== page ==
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Joints constrain the mechanical degrees of freedom between two connecting rigid bodies. The primary purpose of joints is to limit motion of a mechanism or machine so an end effector can move along a specified path. Rigid bodies can contain the following degrees of freedom:
Translational — linear displacement of one rigid body frame relative to another along a common axis.
Rotational — angular displacement of one rigid body frame relative to another about a common axis
A free rigid body contains exactly six degrees of freedom: three rotational and three translational. The free rigid body can translate along any combination of three mutually orthogonal axes, and rotate about any combination of the same axes. When you connect two rigid bodies with a joint, you remove degrees of freedom between the two. Depending on the joint, you can remove anywhere from zero-six degrees of freedom. A joint that removes all six degrees of freedom is called Weld joint.
The joint block contains two frame ports, B and F. The ports identify the base and follower frames of a joint, respectively. You connect the base frame port to one frame on one rigid body, and the follower frame port to another frame on a second rigid body. Switching the base and follower frames of a joint block has no effect on model assembly or simulation.
During simulation, joint blocks apply a time-varying transformation to the follower frame with respect to the base frame. The transformation depends on dynamic inputs (forces and torques) and the kinematic configuration of the model. Transformation components include rotation and translation about or along the joint primitive axes.
Each joint block contains a combination of joint primitives — elementary joint constructs that make up more advanced joints. The joint primitives represent the simplest joints you can find in SimMechanics™. Three joint primitives exist: prismatic, revolute, and spherical. The following three sections briefly describe each primitive. The final section lists the primitives that make up each joint block.
Joint primitive with one translational degree of freedom. The prismatic primitive allows the joint base and follower frames to translate relative to each other along a common axis. Joints with two prismatic primitives allow translation in a 2-D plane that contains the prismatic axes. Joints with three prismatic primitives allow translation in 3-D space.
The following figure shows a schematic of the prismatic joint primitive.
Joint primitive with one rotational degree of freedom. The revolute primitive allows the joint base and follower frames to rotate relative to each other about a common axis. Joints with three revolute primitives allow rotation in 3-D space. The frames must each connect to a non-degenerate mass. The following figure shows a schematic of the revolute joint primitive.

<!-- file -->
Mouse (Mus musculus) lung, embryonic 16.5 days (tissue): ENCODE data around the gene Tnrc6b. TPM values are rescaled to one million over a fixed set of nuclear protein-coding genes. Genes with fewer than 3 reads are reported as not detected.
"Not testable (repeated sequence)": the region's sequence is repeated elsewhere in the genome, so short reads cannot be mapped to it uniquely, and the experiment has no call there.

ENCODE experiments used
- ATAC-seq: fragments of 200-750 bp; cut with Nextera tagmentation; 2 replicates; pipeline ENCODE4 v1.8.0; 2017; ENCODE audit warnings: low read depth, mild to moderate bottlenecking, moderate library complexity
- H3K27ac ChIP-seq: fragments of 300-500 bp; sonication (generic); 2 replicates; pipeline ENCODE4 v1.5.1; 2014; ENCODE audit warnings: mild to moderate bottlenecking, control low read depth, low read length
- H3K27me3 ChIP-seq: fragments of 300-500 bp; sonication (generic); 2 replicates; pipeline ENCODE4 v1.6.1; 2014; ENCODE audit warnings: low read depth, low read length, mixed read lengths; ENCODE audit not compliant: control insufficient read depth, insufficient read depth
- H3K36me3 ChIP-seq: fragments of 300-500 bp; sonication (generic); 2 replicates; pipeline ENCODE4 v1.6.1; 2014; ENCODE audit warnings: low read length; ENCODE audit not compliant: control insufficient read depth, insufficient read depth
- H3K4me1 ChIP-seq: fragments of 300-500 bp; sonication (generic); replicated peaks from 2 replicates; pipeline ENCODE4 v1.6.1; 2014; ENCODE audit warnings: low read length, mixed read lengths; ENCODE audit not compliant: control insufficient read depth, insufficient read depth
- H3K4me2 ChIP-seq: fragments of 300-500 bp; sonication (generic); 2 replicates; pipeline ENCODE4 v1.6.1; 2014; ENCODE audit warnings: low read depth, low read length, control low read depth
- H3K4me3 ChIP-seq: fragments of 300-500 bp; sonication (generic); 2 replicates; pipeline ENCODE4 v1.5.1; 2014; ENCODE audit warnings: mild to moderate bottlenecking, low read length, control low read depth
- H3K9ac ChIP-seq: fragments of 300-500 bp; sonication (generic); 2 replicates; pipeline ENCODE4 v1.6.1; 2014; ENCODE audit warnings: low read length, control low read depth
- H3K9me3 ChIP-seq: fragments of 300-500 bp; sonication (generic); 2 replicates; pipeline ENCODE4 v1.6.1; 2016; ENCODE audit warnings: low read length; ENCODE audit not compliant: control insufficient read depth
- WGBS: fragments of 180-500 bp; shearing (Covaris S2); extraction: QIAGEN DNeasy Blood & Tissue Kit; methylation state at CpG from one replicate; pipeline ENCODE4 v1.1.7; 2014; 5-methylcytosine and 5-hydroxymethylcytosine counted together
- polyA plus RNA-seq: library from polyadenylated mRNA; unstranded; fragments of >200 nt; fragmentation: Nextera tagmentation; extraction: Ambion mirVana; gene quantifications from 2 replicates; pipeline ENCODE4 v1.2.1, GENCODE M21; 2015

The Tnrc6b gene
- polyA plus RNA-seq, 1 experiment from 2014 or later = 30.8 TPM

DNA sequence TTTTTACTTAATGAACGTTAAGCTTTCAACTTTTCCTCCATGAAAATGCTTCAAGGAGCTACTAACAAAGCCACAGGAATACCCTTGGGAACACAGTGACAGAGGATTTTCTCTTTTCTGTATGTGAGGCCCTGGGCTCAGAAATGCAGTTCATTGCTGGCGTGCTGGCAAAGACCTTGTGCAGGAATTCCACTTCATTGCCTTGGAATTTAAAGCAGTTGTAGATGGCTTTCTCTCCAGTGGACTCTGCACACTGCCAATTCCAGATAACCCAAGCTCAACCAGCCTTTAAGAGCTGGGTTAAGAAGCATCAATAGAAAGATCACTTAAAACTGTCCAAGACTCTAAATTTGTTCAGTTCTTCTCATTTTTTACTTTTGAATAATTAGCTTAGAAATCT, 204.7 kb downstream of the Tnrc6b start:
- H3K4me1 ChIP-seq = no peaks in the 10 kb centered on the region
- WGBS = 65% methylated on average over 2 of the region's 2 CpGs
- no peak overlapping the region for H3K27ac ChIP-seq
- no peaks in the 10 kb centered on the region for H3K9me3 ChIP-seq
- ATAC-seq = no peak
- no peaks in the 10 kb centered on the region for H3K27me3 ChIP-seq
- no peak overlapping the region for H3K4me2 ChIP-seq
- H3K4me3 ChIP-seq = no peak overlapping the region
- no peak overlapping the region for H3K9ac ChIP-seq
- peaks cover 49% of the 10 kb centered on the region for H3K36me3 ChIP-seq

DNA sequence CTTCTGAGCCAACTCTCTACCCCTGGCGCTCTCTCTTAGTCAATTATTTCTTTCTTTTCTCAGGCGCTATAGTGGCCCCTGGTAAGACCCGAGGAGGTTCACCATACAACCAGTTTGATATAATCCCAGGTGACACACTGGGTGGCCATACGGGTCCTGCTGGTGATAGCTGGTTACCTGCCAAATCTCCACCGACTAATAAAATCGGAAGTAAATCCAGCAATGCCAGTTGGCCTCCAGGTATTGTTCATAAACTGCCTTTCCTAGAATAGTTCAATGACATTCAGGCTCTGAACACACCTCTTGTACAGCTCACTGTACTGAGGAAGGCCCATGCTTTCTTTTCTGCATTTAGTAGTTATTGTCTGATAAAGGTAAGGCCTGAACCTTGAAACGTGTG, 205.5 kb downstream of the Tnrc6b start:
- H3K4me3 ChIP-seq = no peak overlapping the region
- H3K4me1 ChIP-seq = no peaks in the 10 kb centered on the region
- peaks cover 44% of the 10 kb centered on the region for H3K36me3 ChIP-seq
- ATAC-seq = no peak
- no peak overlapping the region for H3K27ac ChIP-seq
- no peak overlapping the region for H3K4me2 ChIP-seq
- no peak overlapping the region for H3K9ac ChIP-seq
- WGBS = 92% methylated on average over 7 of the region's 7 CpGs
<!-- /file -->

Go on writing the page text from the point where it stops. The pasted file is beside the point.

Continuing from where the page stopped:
Joint primitive with three rotational degrees of freedom. The spherical joint allows the joint base and follower frames to rotate about three mutually orthogonal axes.
The Spherical primitive is not a serial combination of revolute primitives. Such a combination is susceptible to Gimbal lock — an event in which two revolute axes align, resulting in the loss of one rotational degree of freedom. The Spherical primitive is not susceptible to Gimbal lock at any time. The following figure shows a schematic of the spherical joint primitive.
Joint primitives are the basic elements of joint blocks. Each joint block can contain multiple joint primitives. The number and type of joint primitives that a joint block contains defines the degrees of freedom that joint provides. The table summarizes the joint primitives and degrees of freedom (DOF) for each joint block.
|Joint Block||Degrees of Freedom||Joint Primitives|
|Pin Slot Joint||1||1||1||1||0|
During assembly, joint blocks position and orients base and follower frames according to rules that depend on the joint type. The table summarizes the position and orientation constraints that each joint primitive imposes on the base and follower frames of a joint.
Each joint primitive provides the option to specify a state target: the desired initial state for that joint primitive. You can specify state targets for the position and velocity of the joint primitive, both of which can be either rotational (for revolute and spherical joint primitives), or translational (for prismatic joint primitives). The value of the state target represents the relative state of the follower port frame with reference to the base port frame. For example, when you enter a value for the velocity state target of a joint block, you specify the velocity of the follower port frame relative to the base port frame.
It is not always possible to set the initial state of a joint to the specified state target. This is especially true of closed loops containing state targets specified for multiple joints. However, during assembly, SimMechanics attempts to satisfy as many state targets as possible, and with a maximum level of precision. In the event that all state targets cannot be met, SimMechanics prioritizes state targets according to the priority level you specify. Joints with a priority level of High (desired) assemble earlier, followed by joints with a priority level of Low (approximate).
In the event that it is not possible to set all state targets to their exact values, SimMechanics relaxes the low-priority state targets, and searches for the best-fit approximate values that still allow assembly. Should assembly still fail, SimMechanics begins to relax high-priority state targets, searching for the nearest approximate values that allow for successful assembly. If assembly fails, check that the model is kinematically valid. Check also that closed-loop systems do not contain state targets for every joint in the loop, which by default causes an assembly error.